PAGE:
There wasn’t a ton to takeaway from a friendly nil-nil between the United States men’s national team and Bosnia & Herzegovina on Sunday in Carson, Calif., but we could find three things.
That’s because “That’s Entertainment” is a song by The Jam, not a way to describe this match.
Playmakers needed in the Starting XI
In what would’ve qualified as infuriating had this game meant anything besides minor evaluation, Dave Sarachan kept Paul Arriola, Kelyn Rowe, and Juan Agudelo on the bench in favor of — in no particular order — Gyasi Zardes and Cristian Roldan.
There weren’t many chances in the opening 45, with CJ Sapong providing the best chances for the U.S. (Young Tyler Adams had a moment or two as well).
It was no surprise that Jordan Morris (above) and the rest of the U.S. squad found chances almost immediately once Rowe and Arriola were subbed into the match at halftime. In fact, a slightly tamer touch from Morris in the second half probably produces a goal that may have just busted open the match.
Opara meets his chance head-on; Zimmerman? Well…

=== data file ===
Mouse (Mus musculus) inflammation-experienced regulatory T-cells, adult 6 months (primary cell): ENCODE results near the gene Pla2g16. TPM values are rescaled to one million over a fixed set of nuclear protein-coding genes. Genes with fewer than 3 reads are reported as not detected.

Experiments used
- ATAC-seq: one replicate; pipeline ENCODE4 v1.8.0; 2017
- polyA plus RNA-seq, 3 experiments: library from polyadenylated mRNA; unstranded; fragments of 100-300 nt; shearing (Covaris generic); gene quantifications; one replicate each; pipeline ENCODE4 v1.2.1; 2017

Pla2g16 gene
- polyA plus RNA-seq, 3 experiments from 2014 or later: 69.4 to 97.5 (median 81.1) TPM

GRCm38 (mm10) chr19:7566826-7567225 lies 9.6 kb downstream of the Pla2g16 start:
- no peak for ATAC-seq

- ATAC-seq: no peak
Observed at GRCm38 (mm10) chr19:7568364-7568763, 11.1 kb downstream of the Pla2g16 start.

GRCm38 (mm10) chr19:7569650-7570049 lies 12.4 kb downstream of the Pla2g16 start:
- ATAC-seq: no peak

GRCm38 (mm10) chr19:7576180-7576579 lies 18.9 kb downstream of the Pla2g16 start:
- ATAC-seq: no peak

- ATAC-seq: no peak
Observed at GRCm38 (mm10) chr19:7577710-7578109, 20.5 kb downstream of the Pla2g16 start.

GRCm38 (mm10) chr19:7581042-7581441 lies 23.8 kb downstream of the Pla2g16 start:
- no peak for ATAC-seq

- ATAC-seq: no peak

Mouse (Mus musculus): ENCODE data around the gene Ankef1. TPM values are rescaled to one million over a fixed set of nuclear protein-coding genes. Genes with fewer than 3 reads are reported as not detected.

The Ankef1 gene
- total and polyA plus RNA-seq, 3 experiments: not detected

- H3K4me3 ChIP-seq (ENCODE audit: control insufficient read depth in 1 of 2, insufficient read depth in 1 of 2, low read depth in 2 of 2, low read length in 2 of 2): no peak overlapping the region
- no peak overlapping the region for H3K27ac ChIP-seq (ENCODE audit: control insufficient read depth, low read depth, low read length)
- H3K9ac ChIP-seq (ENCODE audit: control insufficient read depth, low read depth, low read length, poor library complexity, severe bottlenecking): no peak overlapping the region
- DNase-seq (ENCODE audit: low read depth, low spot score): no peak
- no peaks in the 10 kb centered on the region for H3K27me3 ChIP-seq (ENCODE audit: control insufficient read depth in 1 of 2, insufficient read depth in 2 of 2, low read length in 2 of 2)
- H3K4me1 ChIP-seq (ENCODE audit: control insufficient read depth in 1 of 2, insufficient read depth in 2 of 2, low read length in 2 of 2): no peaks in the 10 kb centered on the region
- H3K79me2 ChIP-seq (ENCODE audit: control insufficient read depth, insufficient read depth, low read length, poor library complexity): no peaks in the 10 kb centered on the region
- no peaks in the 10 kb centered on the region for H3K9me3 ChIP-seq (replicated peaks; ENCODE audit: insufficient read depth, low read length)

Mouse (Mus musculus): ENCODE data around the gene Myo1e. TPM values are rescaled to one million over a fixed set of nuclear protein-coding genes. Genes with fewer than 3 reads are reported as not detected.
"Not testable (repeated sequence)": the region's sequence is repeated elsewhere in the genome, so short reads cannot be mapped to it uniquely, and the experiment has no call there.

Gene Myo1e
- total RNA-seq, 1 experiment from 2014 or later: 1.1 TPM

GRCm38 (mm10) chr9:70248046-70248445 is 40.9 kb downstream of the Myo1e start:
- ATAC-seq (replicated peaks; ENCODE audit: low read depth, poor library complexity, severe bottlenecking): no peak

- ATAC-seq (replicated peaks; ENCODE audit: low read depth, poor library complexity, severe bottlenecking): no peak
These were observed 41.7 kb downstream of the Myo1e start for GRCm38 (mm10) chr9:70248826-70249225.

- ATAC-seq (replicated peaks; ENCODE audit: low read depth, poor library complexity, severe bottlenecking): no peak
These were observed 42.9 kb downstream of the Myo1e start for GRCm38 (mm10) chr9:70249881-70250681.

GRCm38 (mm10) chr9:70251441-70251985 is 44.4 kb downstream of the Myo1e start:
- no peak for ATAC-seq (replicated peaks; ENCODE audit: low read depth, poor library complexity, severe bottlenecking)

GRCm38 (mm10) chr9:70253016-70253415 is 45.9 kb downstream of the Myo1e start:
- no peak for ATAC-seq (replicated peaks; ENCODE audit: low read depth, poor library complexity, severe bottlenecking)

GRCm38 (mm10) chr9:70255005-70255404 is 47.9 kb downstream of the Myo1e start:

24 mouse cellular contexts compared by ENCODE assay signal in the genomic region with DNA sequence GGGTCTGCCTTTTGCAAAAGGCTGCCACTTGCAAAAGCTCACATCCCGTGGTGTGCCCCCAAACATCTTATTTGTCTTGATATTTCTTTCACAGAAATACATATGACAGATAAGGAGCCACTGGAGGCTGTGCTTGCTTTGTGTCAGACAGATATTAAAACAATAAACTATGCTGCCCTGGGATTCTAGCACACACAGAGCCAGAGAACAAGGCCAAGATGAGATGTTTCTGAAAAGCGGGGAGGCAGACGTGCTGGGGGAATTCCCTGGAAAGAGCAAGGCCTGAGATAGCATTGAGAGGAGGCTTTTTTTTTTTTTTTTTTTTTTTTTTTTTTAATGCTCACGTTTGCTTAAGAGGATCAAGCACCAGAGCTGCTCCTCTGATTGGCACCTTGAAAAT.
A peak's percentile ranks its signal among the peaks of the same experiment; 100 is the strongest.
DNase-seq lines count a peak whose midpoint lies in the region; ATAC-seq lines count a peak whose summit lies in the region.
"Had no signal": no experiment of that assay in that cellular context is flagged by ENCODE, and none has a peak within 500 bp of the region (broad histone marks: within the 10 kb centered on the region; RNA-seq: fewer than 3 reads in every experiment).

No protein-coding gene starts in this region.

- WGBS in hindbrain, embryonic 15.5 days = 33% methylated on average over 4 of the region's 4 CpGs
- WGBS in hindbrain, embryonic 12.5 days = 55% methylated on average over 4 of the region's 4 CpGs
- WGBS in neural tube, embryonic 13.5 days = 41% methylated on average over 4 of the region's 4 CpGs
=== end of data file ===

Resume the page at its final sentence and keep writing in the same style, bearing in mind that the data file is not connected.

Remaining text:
Sporting KC center back Ike Opara is 28 years old and a much more finished product than the kid who represented his country at youth levels. He had some fantastic interventions in the first half, was aggressive when meeting Bosnian attackers out wide, and nearly mistake-free aside from giving away a free kick.
LAFC’s Walker Zimmerman, so good for some time in MLS, was not as solid as his partner, and gave away a bad but unconverted penalty kick early in the second half. A foul should’ve been called a moment earlier against the player he dropped in the boss, but it was a silly foul.
“Just had fun,” Opara said on FS1 after the match. “Sort out the aftermath later. It was a good time. … (I’ll remember) just the hard work that I put in over the years and the people who helped me get here. I know it’s my reward but a lot of people helped me get here.”
Absence makes the heart grow fonder?
This match was so non-descript and so much of a slog at times that it bears repeating the USMNT produced what was essentially a C-Team.
Don’t believe us? Assume 23 players in any given call-up, and here are nearly 40 players who weren’t there: Pulisic, Brooks, McKennie, Dempsey, Yedlin, Cameron, Chandler, Acosta, Bedoya, Gooch, Williams, Bradley, Howard, Guzan, Nagbe, McCarty, F. Johnson, Kljestan, Jones, Lletget, Altidore, Wood, Miazga, Lichaj, Miazga, Ream, Sargent, Saief, Spector, Hedges, Zusi, Besler, Beasley, Horvath, Carter-Vickers, Palmer-Brown, Feilhaber, Evans…
So while we didn’t really learn anything from point No. 3, we are reminded that it shouldn’t be surprising when two less than ideal groups culled from sides that missed the World Cup fail to entertain the masses.